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Discussion Starter · #1 ·
I am curious to know which solvents you keep in your shop, and how you use them. Many solvents are banned where I live in Southern California, but I have old stock still on hand. This is not an exhaustive list, but here are some of the solvents I have seen recently or in the long-ago past:

* Acetone
* Denatured Alcohol
* Japan Drier
* Lacquer Thinner
* MEK
* Mineral Oil
* Mineral Spirits
* Turpentine
* Water
* ... did I miss anything?

I might add "paint thinner", but I am not sure what that really is, and whether it is the same as one of the other solvents above (mineral spirits?), or a combination.

I use denatured alcohol and acetone for cleaning and removing grease. I use mineral spirits to wipe on the wood to see what the finished grain may look like.

I could be misusing those solvents, and I would like to know that, too. That is why I want to learn from you.

Which solvents do you keep in your woodshop? How do you use them?
 

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David - Machinist in wood
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I use Naphtha for almost everything except when I spray Nitrocellulose lacquer and then I use lacquer thinner. And I use Everclear when I do French polish finishes and I have a little bit of DNA for clean-up purposes afterward. If I have any paint thinner it's old and I'm not really sure if I have any now... I use mineral oil on cutting boards and trivets but it's not a solvent, not even close.

David
 

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I do not KEEP and solvents IN my work area, which is my garage.


Many years ago I built a metal cabinet where I store all/any flammable products.



sGeorge
 

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Nine Thumbs
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This excerpt from the family handyman site:

"Mineral spirits or paint thinner… which is better? For cleaning brushes, paint thinner is best since it’s half the cost of mineral spirits and basically works the same. Other than the price, the differences between the two solvents are subtle:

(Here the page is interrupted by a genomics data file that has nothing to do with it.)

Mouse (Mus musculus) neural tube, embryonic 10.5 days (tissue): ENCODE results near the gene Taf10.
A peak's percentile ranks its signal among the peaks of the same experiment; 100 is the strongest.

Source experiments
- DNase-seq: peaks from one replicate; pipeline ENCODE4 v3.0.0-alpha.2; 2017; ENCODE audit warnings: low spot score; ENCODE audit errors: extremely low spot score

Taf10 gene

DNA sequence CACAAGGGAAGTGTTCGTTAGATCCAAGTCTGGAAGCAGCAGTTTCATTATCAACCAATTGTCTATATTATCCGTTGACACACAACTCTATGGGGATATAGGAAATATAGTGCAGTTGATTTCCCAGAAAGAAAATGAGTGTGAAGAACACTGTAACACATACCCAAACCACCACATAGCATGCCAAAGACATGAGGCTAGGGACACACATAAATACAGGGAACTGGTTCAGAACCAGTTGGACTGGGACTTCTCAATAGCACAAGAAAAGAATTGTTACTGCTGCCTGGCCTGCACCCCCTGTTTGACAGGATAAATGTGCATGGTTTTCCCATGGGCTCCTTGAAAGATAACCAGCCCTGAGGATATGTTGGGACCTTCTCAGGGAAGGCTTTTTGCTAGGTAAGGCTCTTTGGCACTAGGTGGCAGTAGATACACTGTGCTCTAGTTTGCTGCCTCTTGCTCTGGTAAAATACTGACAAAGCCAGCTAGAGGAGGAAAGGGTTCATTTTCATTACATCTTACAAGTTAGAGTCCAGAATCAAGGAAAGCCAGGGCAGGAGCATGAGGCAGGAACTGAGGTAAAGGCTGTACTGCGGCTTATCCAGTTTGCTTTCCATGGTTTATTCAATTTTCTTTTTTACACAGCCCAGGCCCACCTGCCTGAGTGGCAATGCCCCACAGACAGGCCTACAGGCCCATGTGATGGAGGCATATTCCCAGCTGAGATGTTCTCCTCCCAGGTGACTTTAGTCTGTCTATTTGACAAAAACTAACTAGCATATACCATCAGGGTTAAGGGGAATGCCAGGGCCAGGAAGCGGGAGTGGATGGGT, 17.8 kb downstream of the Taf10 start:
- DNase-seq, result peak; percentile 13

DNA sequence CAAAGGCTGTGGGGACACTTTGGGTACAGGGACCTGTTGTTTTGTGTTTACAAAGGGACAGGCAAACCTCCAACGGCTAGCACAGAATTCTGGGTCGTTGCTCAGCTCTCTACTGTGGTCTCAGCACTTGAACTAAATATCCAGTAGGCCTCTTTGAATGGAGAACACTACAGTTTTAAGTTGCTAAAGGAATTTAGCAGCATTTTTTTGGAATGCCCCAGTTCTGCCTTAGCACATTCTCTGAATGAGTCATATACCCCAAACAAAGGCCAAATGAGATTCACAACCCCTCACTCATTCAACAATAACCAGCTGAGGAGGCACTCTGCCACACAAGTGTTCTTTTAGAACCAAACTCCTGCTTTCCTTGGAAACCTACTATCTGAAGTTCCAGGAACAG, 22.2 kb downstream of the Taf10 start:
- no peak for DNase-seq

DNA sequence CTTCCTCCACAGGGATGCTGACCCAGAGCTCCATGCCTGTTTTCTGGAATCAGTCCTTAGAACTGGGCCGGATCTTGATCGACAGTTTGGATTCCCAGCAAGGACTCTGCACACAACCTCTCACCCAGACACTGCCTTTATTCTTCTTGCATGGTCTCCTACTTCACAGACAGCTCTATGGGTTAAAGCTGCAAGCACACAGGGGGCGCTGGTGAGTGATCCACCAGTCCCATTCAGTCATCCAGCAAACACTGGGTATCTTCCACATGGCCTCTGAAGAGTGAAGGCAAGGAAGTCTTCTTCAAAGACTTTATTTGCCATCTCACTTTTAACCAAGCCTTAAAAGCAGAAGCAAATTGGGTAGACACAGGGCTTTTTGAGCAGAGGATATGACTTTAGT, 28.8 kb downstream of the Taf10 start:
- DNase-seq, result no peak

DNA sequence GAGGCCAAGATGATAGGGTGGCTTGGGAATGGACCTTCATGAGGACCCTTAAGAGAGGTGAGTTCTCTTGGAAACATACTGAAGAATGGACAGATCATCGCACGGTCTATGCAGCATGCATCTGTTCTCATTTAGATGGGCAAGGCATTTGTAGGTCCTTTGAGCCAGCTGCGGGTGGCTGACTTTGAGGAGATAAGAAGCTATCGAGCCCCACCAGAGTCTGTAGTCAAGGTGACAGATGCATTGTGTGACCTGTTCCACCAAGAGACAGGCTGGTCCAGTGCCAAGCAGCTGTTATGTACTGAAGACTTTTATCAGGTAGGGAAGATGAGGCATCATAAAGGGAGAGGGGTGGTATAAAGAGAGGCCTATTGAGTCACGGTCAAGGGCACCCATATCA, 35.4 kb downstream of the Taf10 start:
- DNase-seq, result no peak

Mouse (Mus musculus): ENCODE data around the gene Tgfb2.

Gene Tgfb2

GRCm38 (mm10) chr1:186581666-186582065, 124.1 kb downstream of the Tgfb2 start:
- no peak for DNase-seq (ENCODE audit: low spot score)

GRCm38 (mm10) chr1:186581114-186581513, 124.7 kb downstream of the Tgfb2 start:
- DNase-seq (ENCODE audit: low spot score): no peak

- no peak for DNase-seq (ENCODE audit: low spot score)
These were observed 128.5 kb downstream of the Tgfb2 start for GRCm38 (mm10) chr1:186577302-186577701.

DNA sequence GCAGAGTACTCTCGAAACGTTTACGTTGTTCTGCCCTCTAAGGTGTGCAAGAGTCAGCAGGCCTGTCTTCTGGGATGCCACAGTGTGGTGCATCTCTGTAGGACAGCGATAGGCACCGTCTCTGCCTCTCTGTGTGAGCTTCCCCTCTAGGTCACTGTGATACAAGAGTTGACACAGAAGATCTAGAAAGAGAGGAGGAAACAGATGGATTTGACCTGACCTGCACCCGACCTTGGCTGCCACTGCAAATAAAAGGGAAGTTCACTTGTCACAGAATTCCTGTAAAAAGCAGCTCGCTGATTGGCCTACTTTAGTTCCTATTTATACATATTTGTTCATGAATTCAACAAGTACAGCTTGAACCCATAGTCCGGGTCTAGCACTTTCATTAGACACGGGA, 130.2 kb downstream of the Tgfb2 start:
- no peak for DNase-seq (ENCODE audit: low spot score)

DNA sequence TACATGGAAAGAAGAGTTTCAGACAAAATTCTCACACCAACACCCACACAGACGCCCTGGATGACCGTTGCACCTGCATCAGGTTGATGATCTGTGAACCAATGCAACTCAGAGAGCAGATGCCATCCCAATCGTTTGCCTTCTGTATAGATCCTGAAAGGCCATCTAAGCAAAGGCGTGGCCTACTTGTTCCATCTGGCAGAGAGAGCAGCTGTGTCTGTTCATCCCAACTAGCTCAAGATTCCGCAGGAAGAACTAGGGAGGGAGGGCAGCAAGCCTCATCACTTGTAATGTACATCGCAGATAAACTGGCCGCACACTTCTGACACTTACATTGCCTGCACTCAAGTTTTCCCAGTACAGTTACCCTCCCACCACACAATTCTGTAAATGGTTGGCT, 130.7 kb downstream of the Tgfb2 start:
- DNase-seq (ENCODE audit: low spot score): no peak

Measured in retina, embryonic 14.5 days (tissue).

Both are petroleum products.
Both can be used to thin oil-based paints and varnishes and to clean paintbrushes.
Paint thinner is mineral spirits, but in a less refined form. It contains other types of solvents, which makes it a lot smellier and more volatile.
Mineral spirits is not as stinky. Because it’s more refined, it’s slightly more effective in smaller quantities than paint lacquer thinner."

I thought they were virtually the same thing but they are not. Learn something every day!
 

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I go through a lot of denatured alcohol because I like working with shellac flakes and I use alcohol stoves when camping.
 

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Acetone - unless I am working with fiberglass, I rarely ever even have it around.

Denatured Alcohol - Use it as a mild solvent for clean-ups

Lacquer Thinner - for thinning lacquer for spraying and sometimes as a quickee solvent for cleanin oil or grease mishaps. Also used to wipe on a surface to see what it would look like with a clear finish no stain. It is probably the most used chemical in my shop.

Water - usually set up some kind of sink arrange for normal stuff like wash my hands, rinse a minor cut injury, flush the potty and rinsing and neutralizing Methylene Chloride

Methylene Chloride - stripping off finish from furniture to be restored.


Thats all I can think of right now.
 

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Discussion Starter · #10 ·